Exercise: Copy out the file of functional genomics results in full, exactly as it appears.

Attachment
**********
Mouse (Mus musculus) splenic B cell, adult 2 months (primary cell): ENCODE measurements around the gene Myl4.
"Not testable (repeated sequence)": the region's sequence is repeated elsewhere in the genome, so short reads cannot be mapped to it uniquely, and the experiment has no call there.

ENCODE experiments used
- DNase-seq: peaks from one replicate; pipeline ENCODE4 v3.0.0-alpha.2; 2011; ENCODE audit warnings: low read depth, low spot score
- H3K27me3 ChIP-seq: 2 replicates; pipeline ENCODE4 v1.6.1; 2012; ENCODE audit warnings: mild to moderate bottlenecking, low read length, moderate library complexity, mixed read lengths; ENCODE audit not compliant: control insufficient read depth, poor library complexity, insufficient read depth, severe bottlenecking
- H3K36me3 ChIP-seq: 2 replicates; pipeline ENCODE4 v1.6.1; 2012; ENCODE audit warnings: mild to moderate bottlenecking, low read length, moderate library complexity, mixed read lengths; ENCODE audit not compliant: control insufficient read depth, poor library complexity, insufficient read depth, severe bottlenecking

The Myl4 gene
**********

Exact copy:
Mouse (Mus musculus) splenic B cell, adult 2 months (primary cell): ENCODE measurements around the gene Myl4.
"Not testable (repeated sequence)": the region's sequence is repeated elsewhere in the genome, so short reads cannot be mapped to it uniquely, and the experiment has no call there.

ENCODE experiments used
- DNase-seq: peaks from one replicate; pipeline ENCODE4 v3.0.0-alpha.2; 2011; ENCODE audit warnings: low read depth, low spot score
- H3K27me3 ChIP-seq: 2 replicates; pipeline ENCODE4 v1.6.1; 2012; ENCODE audit warnings: mild to moderate bottlenecking, low read length, moderate library complexity, mixed read lengths; ENCODE audit not compliant: control insufficient read depth, poor library complexity, insufficient read depth, severe bottlenecking
- H3K36me3 ChIP-seq: 2 replicates; pipeline ENCODE4 v1.6.1; 2012; ENCODE audit warnings: mild to moderate bottlenecking, low read length, moderate library complexity, mixed read lengths; ENCODE audit not compliant: control insufficient read depth, poor library complexity, insufficient read depth, severe bottlenecking

The Myl4 gene